In a 1975 market basket survey in Australia, canned peaches
(among other commodities) were examined for contamination of the food
contents by tin compounds. The total tin content ranged from 5 to 83
mg/kg with the mean at 44.2 mg/kg, in the 72 samples examined. The
analysis did not identify the tin compounds determined. The mean and
range of tin residues found in canned peaches were of the same order
of magnitude as were found for the other canned fruits examined, none
of which had been sprayed with cyhexatin (as far as is known).
Cyhexatin residues have not been reported, though not specifically
sought, in raw produce (meaty grain, dairy products, fruit and
vegetables) examined continuously in routine national surveys.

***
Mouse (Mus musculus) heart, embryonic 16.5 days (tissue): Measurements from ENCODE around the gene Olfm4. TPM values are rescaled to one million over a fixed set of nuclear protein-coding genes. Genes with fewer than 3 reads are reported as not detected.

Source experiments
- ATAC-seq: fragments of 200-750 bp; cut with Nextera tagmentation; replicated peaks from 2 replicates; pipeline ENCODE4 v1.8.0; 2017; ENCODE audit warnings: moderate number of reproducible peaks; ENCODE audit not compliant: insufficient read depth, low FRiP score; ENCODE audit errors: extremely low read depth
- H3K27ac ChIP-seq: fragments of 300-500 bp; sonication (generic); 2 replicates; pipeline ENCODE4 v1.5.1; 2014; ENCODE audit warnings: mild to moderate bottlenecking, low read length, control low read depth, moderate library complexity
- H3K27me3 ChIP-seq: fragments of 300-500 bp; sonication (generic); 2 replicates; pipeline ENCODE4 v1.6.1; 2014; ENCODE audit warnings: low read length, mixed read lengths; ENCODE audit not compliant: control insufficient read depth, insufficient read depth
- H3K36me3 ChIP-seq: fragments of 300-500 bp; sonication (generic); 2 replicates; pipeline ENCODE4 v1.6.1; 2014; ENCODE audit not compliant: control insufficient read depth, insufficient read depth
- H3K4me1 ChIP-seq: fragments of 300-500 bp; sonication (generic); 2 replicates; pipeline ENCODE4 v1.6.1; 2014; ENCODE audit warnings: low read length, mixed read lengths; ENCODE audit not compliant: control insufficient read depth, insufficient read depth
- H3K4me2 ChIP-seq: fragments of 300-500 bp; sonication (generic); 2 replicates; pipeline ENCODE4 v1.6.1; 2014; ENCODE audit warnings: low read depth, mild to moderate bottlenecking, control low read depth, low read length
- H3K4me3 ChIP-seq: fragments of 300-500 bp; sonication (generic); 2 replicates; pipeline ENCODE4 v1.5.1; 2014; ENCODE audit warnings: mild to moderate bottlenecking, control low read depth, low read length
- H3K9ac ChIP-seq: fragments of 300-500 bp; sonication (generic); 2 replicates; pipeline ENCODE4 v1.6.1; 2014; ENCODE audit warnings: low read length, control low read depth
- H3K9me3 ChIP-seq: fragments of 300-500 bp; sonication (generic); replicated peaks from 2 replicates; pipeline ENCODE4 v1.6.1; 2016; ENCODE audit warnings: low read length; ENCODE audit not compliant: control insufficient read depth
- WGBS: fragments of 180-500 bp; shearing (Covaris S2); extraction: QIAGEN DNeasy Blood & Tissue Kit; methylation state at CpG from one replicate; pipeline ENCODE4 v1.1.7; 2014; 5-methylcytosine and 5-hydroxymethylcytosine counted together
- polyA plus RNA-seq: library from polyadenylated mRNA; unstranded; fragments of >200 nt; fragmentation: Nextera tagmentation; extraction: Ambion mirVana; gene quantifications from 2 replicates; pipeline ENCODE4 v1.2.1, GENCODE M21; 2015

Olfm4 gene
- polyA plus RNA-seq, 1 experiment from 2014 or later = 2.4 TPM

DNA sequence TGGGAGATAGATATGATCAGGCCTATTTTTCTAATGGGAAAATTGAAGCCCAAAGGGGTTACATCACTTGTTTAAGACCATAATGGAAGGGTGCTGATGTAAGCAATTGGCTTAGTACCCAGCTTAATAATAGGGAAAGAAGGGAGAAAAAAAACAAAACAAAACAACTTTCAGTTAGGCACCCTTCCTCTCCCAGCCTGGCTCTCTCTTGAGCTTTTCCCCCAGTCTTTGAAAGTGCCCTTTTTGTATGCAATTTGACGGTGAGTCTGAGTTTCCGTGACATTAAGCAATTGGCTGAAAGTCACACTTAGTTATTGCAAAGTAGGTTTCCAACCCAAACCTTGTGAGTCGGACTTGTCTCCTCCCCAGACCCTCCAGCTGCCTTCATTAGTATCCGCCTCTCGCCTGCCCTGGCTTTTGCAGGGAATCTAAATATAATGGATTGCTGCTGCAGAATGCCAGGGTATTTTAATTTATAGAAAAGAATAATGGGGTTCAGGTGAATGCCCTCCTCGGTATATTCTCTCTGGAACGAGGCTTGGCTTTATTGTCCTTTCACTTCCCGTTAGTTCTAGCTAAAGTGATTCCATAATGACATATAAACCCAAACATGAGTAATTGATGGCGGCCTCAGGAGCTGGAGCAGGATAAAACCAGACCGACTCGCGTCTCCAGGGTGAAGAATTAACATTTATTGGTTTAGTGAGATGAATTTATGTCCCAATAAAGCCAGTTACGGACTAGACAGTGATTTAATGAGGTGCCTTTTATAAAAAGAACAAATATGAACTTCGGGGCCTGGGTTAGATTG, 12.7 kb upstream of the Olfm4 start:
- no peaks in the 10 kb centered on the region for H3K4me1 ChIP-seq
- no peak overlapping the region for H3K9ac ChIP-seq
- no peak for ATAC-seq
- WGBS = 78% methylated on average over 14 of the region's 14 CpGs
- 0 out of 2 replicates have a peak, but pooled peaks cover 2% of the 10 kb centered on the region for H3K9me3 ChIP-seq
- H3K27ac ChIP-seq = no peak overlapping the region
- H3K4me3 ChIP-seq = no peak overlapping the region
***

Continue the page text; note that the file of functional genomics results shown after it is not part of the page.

METHODS OF RESIDUE ANALYSIS
There are no new methods of residue analysis to report, but a
discussion of the residue analysed is appropriate.
Definition of residue
In the methods of analyzing crops or animals for residues on
which national MRLs are established and on which the present
recommended MRLs are based, all of the organic tin including cyhexatin
and di- and mono- cyclohexyltin compounds are determined. This was
recognized by the 1970 Joint Meeting (FAO/WHO, 1971b). However, in the
recommendations for temporary MRLs the degradation products were
excluded by the description of the residue, although in fact they are
included by the methods of analysis.
In the 1973 evaluations (FAO/WHO, 1974b), it was stated that
practically all the organotin residue in oranges was present as
cyhexatin. For tea leaves, all the data were for cyhexatin per se.
Data on meat and milk were obtained by methods which determine total